Teen keeper has the golden touch

JONATHAN MCKEOWN
Last updated 13:27 28/05/2014
Jane Forrest-Waghorn
ALDEN WILLIAMS/FAIRFAX NZ

SAFE HANDS: Nelson Suburbs goalkeeper Cameron Thomas feels he’s improving in every game he plays at Nelson’s top level.

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In less than a year, Cameron Thomas has risen from the third-division ranks to keep goal for the region's premier senior football team, all at the age of 16.

Two years ago, Thomas wasn't even playing in goal and, last season, he was stopping shots for Tahuna in the men's third division.

This season, he is the starting goalkeeper for Nelson Suburbs in the Mainland Premier League, playing beside former professionals at the highest level of senior football available in Nelson.

Playing for the Garin College first XI on Saturday mornings last year, Thomas was picked up by Nelson Falcons coach Davor Tavich and included in the national youth league squad as cover for goalkeeper Coey Turipa.

"Coey was a massive help in the Falcons squad. The training that Coey was giving us - the reserve keepers - was really amazing," said Thomas.

"If it wasn't for people like Coey, Ben Wright and Erik Panzer, and my parents as well, I would be nowhere near where I am at the moment. Just the training, the confidence and the support I have got has been amazing."

After a season with the Falcons, where he was in the squad but did not get any game time, Thomas was selected to play for Nelson Suburbs first XI in the Nelson first division and, with Turipa moving to play in Wellington, the goalkeeping spot in the Mainland side was wide open.

It was a tough start to the year for the Nelson Suburbs Mainland team, their worst since entering the competition. Poor results, including a record 8-0 loss at home to competition leaders Cashmere Technical meant Thomas was given an opportunity to wear the gloves for Suburbs.

Thomas debuted in a 2-1 win over Halswell United and hasn't looked back.

Since then, Suburbs have won five in a row, including last weekend's 4-0 win over Ferrymead Bays, Thomas' second clean sheet.

"I came to the game [against Halswell] as if I was going to be on the bench," Thomas recalls of his debut.

"The coach [co-coach Paul Brydon] asked me if I was ready to start and it came to me as quite a shock, but obviously I said yes."

Thomas said he was quite nervous, having little time to prepare himself.

But, as soon as kickoff came, the nerves melted away and he was focused on the game.

"You can notice the difference between Mainland and first division. It is definitely a massive step up from third division, obviously. There are no bad teams in the league, it is very competitive.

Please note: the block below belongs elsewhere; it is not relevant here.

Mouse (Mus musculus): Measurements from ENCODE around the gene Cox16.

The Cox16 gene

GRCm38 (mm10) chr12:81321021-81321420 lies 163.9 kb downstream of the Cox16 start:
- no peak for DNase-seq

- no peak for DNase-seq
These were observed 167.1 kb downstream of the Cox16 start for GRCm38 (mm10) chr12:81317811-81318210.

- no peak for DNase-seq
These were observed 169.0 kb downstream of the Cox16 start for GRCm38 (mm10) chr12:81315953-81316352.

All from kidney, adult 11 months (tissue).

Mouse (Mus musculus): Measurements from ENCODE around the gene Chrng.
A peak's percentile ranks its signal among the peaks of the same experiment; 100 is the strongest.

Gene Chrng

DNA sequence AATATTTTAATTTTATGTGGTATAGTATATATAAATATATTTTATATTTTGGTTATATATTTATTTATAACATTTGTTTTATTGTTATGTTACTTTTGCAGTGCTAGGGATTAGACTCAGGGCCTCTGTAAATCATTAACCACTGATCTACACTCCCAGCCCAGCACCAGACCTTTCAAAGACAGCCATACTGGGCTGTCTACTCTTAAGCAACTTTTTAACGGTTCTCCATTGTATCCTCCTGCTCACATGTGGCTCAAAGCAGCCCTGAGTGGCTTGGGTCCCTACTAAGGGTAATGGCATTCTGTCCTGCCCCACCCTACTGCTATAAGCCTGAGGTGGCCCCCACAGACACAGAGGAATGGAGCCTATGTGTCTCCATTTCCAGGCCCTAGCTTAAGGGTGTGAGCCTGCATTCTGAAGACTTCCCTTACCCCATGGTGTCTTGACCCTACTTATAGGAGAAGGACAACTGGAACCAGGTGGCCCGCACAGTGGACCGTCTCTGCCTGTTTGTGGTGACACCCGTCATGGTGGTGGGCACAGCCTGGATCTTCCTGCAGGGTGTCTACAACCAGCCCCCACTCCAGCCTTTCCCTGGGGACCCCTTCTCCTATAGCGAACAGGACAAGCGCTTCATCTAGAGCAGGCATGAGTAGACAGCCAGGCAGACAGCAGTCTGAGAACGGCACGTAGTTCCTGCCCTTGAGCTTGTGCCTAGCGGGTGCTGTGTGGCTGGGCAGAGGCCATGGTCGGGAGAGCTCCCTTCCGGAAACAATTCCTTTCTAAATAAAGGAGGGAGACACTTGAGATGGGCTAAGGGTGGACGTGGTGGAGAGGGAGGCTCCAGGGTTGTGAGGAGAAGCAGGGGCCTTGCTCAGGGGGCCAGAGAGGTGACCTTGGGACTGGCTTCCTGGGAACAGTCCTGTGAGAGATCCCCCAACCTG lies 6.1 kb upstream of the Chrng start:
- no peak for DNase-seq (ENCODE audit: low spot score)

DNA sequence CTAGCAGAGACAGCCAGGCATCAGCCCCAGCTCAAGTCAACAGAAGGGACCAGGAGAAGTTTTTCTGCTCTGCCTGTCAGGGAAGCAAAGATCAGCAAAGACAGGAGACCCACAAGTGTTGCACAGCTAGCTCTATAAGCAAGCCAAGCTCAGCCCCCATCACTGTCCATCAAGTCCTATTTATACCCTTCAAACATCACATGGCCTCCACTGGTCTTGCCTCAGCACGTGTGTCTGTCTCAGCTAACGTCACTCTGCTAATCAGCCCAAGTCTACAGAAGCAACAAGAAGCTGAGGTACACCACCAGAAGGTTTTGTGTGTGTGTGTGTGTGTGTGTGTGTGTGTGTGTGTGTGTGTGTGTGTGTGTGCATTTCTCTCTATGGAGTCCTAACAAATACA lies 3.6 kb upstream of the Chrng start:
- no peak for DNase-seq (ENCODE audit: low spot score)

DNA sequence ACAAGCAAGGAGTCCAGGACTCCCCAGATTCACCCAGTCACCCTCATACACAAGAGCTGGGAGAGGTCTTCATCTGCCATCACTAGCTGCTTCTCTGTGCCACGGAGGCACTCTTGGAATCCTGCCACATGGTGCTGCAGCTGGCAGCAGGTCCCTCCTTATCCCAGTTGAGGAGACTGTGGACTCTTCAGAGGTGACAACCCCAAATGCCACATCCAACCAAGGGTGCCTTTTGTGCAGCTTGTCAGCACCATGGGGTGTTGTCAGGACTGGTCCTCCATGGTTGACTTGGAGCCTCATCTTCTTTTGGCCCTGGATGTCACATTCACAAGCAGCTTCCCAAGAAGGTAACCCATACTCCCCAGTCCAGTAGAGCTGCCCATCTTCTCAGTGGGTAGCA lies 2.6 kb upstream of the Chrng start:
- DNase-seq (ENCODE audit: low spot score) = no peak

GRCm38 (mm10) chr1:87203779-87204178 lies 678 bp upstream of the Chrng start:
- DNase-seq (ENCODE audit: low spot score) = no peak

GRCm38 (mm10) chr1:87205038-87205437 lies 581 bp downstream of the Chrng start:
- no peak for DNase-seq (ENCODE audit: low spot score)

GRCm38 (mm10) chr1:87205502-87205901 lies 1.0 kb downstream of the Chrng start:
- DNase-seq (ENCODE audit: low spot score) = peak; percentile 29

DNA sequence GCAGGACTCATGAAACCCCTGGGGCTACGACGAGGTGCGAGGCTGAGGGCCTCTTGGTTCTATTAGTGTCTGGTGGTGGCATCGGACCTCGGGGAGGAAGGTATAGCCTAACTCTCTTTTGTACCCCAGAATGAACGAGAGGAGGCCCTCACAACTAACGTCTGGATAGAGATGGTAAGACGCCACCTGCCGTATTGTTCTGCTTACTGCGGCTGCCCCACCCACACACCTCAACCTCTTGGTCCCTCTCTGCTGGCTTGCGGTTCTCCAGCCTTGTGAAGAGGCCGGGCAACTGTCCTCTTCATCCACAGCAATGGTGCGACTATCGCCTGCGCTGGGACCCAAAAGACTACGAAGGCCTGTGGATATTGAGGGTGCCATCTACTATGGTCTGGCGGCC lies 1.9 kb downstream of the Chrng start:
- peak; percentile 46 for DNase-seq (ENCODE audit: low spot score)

"They have got some good-quality strikers in the league but I try to focus more on my own game than the other team and just try to save whatever comes at me. When a striker gets a one-on-one or a shot comes from outside the box, I am thinking to myself that I will save it."

Thomas says he goes in to every game focused on keeping a clean sheet and having a solid all-round game, from goal kicks to working with the team's defenders.

Thomas feels like he has improved in every game, and it is a feeling shared by Brydon, who said that Thomas was growing in confidence every week.

"I have learned from every game and built on my mistakes," said Thomas. "My team-mates recognise that as well. Every game I play, the confidence levels go straight up."

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Thomas said the Nelson Suburbs Mainland side had a very supportive environment. Having experienced players such as striker and Mainland co-coach Ben Wright, new Irish import Davitt Walsh and captain Ryan Stewart - to name a few - had helped him to adapt quickly to the high level.

"Ben is a great guy, a good coach and a good person to have in your team. He boosts your confidence a lot and is easy to talk to about everything football."

He said that watching what Garin College old boy Erik Panzer had achieved in football was an inspiration.

With Panzer having won a national youth league title and a football scholarship to a university in the United States, Thomas said he hoped to follow a similar path.

"Football is the most important thing in my life. I try to train as much as I can. I'd like to ideally be playing at a high level when I am older."

Given his meteoric rise over the past two seasons and seeing that he is in the box seat to keep for the Nelson Falcons next year, it isn't hard to see the precocious young talent rise even further.

- The Nelson Mail

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